Fortunately, Krad makes up for it in designing what images are available as gritty as hell. Through muted colors and the occasional ominous glow effect, the tone of the art matches the war-like, corrupt nature of the story. You feel this as thick as oil and blood. The best example of this is Chapter 2 when Diane finds herself lost in a large, dark room and meets the demon Shard.


This scene visually reminds me of the part in The Hobbit where Bilbo Baggins plays riddles with Gollum. Diane is darkness, and she’s negotiating with an alien lifeform that could easily rip her to pieces. It should be noted that Shard is similarly in design to the antagonistic demons. They’re formless, black goo monsters that can take on any form they please, some by what they imagine, others through attaching themselves to foreign objects. On one such occasion, a demon consumes a machine gun and turns into something like a Big Daddy from Bioshock, if the Big Daddy had rolled in sewage.


What really unnerves me about Shard and the other demons is that their design denotes the pure evil of their nature. See, evil can be palatable, relatable, and even understandable in relation to fully formed humans. If there’s a face to it, there’s a story behind to evil. They also have friends, family, and lives beyond their dark deeds. There is an inherent tragedy knowing someone can be human, but also evil. I mean, that’s the state of humanity. However, if the evil actions come from formless monstrosities, it’s harder to understand their motivation. The demons aren’t just evil, they’re evil reduced down to its sticky essence. It’s harder to explain why they’re evil. That lack of comprehension and, therefore, understanding, can make evil seem as vast, chaotic, and, to a certain point of view, meaningless as the universe itself.


In this regard, Shard is the most unsettling character because he’s such an enigma. Yes, he has an origin story that explains his animosity toward the Imperium, and why he wants to help Diane (so long as they work out a bargain), but you don’t really comprehend who he is as a being. He’s too alien to understand. He does take on a human like form, but it can be seen as just a way to get Diane to more easily agree to his bargain. There’s always an incomprehensible quality to him that’s suspicious.



With all the nice things I have said about the character story of Iron Crown, I have to address the world story. Krad is taking their time developing the world, its factions and conflicts, etc. However, they’re doing it while also balancing out action and character story. So far for me, it’s not really well-paced. The action and character stuff is great, but I still feel rather lost in understanding the world they live in. I don’t get Commander Weiss’ regime, his rivalry with the Imperium, etc.


Part of the issue is with Krad’s approach. When it comes to world-building, I notice a lot of indie comics take the esoteric approach. By that, I mean whatever exposition is given, storytellers, really, really try to have it done naturally, usually through dialogue. Now, this doesn’t mean a character stops the story completely to give a multi-page info dump. Normally, they talk about the world in a way where they’re dropping knowledge as it is relevant in context to their situation.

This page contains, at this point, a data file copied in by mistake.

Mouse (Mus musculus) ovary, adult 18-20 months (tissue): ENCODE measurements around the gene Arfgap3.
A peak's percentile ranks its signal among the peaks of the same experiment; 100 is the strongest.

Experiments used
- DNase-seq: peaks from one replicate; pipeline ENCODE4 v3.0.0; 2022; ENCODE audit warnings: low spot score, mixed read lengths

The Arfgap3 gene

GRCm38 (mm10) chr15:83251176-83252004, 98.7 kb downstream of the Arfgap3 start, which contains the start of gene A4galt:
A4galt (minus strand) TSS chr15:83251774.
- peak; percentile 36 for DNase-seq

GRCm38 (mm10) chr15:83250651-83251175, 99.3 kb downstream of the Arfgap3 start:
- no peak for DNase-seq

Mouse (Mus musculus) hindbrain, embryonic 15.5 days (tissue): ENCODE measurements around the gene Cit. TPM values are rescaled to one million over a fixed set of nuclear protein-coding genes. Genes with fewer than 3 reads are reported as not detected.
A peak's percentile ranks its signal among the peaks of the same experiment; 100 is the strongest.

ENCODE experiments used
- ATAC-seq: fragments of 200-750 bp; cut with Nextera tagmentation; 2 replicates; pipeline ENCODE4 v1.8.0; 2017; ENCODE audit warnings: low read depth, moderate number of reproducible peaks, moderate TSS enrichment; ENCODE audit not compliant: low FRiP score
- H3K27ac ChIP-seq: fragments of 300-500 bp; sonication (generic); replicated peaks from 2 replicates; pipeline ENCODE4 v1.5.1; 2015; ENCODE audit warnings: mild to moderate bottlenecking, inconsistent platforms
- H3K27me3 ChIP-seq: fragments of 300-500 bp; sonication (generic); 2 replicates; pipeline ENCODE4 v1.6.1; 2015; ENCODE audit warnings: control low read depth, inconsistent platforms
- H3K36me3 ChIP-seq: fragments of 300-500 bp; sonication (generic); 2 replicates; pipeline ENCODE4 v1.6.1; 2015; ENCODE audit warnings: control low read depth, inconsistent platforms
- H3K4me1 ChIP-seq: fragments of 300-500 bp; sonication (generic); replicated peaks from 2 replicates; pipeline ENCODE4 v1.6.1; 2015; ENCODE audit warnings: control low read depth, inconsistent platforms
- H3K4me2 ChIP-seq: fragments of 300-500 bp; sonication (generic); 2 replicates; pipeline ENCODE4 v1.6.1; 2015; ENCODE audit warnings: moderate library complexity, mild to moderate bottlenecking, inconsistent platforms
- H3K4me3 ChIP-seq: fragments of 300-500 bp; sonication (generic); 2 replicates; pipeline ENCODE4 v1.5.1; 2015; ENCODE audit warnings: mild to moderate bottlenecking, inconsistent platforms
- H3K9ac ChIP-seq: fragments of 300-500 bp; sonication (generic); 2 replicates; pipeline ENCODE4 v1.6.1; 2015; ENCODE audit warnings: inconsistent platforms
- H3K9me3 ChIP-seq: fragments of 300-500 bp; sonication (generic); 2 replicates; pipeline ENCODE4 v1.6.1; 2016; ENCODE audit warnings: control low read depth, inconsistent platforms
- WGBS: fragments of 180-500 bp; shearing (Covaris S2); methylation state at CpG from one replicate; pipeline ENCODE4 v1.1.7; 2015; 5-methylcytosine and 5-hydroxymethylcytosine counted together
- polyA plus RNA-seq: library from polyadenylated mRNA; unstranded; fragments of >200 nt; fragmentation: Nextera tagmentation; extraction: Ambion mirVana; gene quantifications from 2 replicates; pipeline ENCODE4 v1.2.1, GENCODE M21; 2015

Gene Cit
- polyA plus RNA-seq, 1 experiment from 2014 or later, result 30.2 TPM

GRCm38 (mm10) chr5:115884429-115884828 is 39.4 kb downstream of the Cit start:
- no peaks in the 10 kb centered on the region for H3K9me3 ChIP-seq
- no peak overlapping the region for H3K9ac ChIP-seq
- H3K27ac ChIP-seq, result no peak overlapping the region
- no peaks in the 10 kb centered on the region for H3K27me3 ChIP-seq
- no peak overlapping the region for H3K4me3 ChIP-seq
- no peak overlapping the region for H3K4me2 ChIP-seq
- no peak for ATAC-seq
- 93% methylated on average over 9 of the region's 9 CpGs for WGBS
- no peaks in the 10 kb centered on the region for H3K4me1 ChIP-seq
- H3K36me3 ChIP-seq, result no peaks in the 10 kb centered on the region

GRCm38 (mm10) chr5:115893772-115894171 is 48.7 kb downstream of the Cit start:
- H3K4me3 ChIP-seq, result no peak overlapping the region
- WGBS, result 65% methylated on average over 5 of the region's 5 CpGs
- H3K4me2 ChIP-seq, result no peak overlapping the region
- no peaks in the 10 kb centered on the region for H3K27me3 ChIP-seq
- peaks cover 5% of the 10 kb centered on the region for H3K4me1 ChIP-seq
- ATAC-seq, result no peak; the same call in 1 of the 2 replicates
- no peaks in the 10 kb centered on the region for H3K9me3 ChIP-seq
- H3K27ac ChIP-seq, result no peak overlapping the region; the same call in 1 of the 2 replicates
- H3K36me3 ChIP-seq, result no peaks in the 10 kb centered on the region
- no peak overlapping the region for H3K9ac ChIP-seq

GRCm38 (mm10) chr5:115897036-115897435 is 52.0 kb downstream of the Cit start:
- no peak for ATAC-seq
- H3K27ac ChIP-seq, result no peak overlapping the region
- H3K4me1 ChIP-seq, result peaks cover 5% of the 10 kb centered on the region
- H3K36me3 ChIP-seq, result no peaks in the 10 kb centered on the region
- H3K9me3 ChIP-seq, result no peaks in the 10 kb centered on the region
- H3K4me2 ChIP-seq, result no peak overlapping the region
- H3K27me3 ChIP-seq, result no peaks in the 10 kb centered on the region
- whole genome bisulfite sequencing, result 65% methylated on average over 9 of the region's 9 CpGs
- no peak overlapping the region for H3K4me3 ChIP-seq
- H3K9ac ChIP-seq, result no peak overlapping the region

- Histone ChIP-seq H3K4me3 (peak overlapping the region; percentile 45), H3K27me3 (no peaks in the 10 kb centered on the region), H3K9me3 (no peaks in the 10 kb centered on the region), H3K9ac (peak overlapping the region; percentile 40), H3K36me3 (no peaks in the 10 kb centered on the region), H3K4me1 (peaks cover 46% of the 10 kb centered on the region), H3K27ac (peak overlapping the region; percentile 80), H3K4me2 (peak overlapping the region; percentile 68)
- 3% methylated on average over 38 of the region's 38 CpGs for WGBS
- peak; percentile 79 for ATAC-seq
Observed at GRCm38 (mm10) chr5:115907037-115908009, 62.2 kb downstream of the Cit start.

I can see why this approach is used. It’s way better than the wall o’ text approach superhero comics tend to have. Those suuuuuuck so much. I recently read a modern superhero comic that was like that, and man I wanted to down several bottles of beer just so I could toss them at the comic. As with all approaches though, it needs to be implemented well. So far, Krad doesn’t do that because so little is said, and in a way that seems confused. Like it wants to say more, but sticks to saying so little out of fear of trying the reader’s patience.


The irony though is that Krad does have a scene where a character delivers an exposition dump, and it has the exact effect that so many writers fear: it brings the story to a screeching halt. It does give Shard a proper backstory via a flashback with some of the best art in the comic. However, it’s still jarring for a comic that so far operated on an action-packed pace.


Another part of the issue has to do with Krad’s panel layouts. Most of the time, they’re solid. They have a lot of unique angles, and move and shake during action scenes in a way that immerses you. Unfortunately, there are some layouts that feel like they have panels missing, not decompressing out the action as smoothly as it should. I think this also affects the ability for Iron Crown to world-build. It can make those snippets of exposition seem more choppy.


If I were Krad, I would work on both panel layout, and also find more effective exposition techniques. There’s Marjorie Liu and Sana Takeda’s Monstress, which after each chapter has a mock school lecture from a professor to help give insight into parts of the world. There are some comics that have prose sections after a chapter that also get the job done. Actually, I would be interested to see creators with their own worlds make Wikipages that give detailed explanations of each facet, kind of like an online Silmarillion.


Iron Crown is off to a shaky start with its world-building, but the characters are intriguing enough to keep me going. I hope to see more from the art soon, but when it hits the mark, it hits the mark. If you’re into dieselpunk, or sci-fi/fantasy worlds with complex morality, I highly recommend this series.

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Ben Howard
Under The Ink Reporter